Afterword

in Social Analysis
Author: Nigel Dodd 1
View More View Less
  • 1 London School of Economics and Political Science n.b.dodd@lse.ac.uk
Restricted access

Abstract

This article discusses various challenges to the classical view of money as primarily a quantitative medium that contributes to the spread of a calculative attitude in our relations. Often associated with Georg Simmel and other social thinkers such as Weber, this somewhat dystopian view of money has more recently been given fresh impetus by a number of ‘post-crash’ publications that cast money as a root cause of increasing debt, greed, and irresponsible banking. Against this, I argue for a more nuanced, qualitatively rich perspective on money, one that is evident in this collection, which undertakes what might be called a ‘qualitative’ analysis of money’s quantitative features. This special issue presents an approach to money that treats it as a pluralistic phenomenon, with many different sides.

Contributor Notes

Nigel Dodd is a Professor in the Sociology Department at the London School of Economics and Political Science (LSE). He obtained his PhD from the University of Cambridge in 1991 and lectured at the University of Liverpool before joining the LSE in 1995. His research focuses on the sociology of money, economic sociology, and classical and contemporary social thought. His publications include The Sociology of Money (1994), Social Theory and Modernity (1999), and, most recently, The Social Life of Money (2014).

Social Analysis

The International Journal of Anthropology

  • Aguirre, Estefania. 2013. “‘Money Has to Serve, Not Rule!’ Pope Tells New Ambassadors.” Catholic News Agency, 16 May. https://www.catholicnewsagency.com/news/money-has-to-serve-not-rule-pope-tells-new-ambassadors.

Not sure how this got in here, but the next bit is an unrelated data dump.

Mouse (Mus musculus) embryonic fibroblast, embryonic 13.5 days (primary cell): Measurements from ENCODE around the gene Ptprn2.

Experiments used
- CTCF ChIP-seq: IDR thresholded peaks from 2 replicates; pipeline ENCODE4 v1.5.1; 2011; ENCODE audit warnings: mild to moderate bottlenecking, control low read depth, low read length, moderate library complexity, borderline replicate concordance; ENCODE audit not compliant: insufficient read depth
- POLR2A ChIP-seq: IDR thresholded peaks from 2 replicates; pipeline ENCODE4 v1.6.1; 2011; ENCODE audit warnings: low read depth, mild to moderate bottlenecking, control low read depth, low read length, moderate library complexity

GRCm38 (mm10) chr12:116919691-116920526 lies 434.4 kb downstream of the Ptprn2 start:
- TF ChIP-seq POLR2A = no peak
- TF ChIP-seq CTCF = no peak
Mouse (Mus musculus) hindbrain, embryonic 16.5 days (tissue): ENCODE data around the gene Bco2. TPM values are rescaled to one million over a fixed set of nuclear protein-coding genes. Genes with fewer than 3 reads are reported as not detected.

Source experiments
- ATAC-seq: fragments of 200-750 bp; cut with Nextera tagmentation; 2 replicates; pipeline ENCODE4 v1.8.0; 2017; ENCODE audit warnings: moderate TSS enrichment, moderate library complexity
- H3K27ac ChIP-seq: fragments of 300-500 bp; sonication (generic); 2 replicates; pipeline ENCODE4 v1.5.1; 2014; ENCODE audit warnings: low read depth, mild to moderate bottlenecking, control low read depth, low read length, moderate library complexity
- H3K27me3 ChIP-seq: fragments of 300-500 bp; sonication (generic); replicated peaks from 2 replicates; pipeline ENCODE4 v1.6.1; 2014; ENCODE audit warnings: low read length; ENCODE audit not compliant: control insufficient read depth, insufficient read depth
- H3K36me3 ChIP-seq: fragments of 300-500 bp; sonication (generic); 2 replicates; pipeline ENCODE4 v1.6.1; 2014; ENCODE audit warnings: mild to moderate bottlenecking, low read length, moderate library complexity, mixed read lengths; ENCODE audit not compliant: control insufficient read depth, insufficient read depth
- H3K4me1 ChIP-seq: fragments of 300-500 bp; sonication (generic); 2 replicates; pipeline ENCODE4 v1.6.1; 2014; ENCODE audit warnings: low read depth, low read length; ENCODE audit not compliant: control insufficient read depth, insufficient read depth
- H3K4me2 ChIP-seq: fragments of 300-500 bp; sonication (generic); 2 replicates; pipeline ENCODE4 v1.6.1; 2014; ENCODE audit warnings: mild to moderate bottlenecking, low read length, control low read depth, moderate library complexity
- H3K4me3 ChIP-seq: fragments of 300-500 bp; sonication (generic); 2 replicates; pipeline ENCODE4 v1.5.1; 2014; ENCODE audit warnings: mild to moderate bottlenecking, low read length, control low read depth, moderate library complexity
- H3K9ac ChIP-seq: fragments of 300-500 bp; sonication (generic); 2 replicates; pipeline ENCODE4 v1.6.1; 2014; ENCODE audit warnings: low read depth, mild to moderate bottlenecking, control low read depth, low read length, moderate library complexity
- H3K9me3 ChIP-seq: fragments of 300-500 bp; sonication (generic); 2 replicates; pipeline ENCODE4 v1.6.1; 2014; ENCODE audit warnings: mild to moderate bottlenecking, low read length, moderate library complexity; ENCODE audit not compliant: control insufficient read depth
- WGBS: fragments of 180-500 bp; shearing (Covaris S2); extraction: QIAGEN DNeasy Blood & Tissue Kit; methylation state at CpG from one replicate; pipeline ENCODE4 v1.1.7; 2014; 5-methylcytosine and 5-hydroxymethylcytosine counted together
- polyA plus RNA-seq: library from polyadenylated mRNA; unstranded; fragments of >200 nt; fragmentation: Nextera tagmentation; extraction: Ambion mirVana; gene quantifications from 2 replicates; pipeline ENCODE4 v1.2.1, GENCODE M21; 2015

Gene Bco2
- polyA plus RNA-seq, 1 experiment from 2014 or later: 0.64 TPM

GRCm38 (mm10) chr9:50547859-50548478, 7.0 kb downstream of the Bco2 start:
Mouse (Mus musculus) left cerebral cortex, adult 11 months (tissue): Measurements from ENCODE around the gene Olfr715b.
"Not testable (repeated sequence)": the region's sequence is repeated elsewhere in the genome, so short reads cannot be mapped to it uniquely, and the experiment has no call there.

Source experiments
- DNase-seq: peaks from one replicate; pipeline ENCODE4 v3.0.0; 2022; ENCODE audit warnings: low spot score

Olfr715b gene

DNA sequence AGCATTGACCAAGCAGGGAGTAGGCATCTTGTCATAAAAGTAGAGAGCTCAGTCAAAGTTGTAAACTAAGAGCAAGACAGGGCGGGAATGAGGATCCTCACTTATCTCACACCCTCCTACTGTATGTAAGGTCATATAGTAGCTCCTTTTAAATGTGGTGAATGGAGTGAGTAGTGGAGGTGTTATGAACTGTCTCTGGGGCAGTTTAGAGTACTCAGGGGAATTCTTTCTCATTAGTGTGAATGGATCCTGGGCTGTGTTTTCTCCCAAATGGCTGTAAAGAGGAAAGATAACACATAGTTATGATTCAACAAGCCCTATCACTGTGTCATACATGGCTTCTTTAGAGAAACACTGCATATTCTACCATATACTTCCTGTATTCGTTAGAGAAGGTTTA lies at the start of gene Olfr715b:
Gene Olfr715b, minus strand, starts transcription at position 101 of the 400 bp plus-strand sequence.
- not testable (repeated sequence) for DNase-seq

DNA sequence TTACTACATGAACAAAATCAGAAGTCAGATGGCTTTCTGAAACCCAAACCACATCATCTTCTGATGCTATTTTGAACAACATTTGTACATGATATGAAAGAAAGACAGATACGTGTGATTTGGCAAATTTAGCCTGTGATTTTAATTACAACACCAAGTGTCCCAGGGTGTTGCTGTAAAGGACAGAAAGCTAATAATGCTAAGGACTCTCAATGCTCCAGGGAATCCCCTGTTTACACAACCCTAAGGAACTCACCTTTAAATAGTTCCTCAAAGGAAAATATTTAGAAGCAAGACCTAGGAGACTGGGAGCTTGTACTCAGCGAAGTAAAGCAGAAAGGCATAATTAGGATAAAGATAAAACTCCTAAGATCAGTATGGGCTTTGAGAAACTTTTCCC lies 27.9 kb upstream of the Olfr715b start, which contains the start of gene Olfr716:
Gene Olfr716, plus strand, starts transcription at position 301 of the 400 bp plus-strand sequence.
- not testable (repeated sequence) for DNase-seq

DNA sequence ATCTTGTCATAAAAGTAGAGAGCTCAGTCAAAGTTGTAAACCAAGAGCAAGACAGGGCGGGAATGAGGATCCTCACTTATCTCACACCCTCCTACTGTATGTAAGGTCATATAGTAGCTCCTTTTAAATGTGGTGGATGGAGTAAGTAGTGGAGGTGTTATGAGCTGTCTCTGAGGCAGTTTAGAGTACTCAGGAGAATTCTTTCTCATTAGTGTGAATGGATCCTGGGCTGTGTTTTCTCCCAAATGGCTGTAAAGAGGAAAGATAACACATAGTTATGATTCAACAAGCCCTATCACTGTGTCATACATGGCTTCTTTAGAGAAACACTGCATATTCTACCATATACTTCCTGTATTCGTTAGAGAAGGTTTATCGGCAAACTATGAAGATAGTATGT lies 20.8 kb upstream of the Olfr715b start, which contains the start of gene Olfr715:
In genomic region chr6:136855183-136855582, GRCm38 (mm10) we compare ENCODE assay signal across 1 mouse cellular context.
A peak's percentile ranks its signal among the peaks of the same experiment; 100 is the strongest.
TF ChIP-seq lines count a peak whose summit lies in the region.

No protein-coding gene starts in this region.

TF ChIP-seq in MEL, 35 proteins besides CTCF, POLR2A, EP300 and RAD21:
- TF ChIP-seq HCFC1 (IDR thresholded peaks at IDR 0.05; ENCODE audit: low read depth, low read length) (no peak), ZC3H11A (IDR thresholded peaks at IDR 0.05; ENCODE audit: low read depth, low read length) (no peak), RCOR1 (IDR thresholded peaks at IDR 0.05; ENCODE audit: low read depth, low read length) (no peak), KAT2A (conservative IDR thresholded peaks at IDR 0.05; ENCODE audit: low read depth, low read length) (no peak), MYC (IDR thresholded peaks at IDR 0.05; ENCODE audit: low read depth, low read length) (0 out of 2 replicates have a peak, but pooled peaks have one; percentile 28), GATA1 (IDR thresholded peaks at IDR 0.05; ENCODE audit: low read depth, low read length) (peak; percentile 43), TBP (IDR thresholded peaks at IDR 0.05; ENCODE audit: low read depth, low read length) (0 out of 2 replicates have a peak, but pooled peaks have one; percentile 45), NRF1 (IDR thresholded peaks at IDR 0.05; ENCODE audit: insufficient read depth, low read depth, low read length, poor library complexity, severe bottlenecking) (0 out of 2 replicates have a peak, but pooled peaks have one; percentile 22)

• Search Google Scholar
    • Export Citation
  • Dodd, Nigel. 2014. The Social Life of Money. Princeton, NJ: Princeton University Press.

  • Guyer, Jane I. 2004. Marginal Gains: Monetary Transactions in Atlantic Africa. Chicago: University of Chicago Press.

  • Hudson, Michael. 2004. “The Archaeology of Money: Debt Versus Barter Theories of Money’s Origins.” In Credit and State Theories of Money: The Contributions of A. Mitchell Innes, ed. L. Randall Wray, 99127. Cheltenham: Edward Elgar.

    • Search Google Scholar
    • Export Citation
  • Marx, Karl. 1982. Capital. Vol. 1: A Critique of Political Economy. Trans. Ben Fowkes. London: Penguin.

  • Marx, Karl. 2000. “Economic and Philosophical Manuscripts.” In Marx: Selected Writings, ed. David McLellan, 83120. Oxford: Oxford University Press.

    • Search Google Scholar
    • Export Citation
  • Nietzsche, Friedrich. 1996. On the Genealogy of Morals. Trans. Douglas Smith. Oxford: Oxford University Press.

  • Sandel, Michael J. 2013. What Money Can’t Buy: The Moral Limits of Markets. London: Penguin.

  • Simmel, Georg. 2004. The Philosophy of Money: Third Enlarged Edition. Ed. David Frisby; trans. Tom Bottomore and David Frisby. London: Routledge.

    • Search Google Scholar
    • Export Citation
  • Skidelsky, Robert, and Edward Skidelsky. 2012. How Much Is Enough? Money and the Good Life. New York: Other Press.

  • Steiner, Philippe. 2009. “Who Is Right about the Modern Economy: Polanyi, Zelizer, or Both?Theory and Society 38 (1): 97110.

  • Weber, Max. 1991. From Max Weber. Ed. Bryan S. Turner. London: Routledge.

  • Zelizer, Viviana A. 2011. Economic Lives: How Culture Shapes the Economy. Princeton, NJ: Princeton University Press.

Metrics

All Time Past Year Past 30 Days
Abstract Views 16 16 2
Full Text Views 20 20 0
PDF Downloads 2 2 0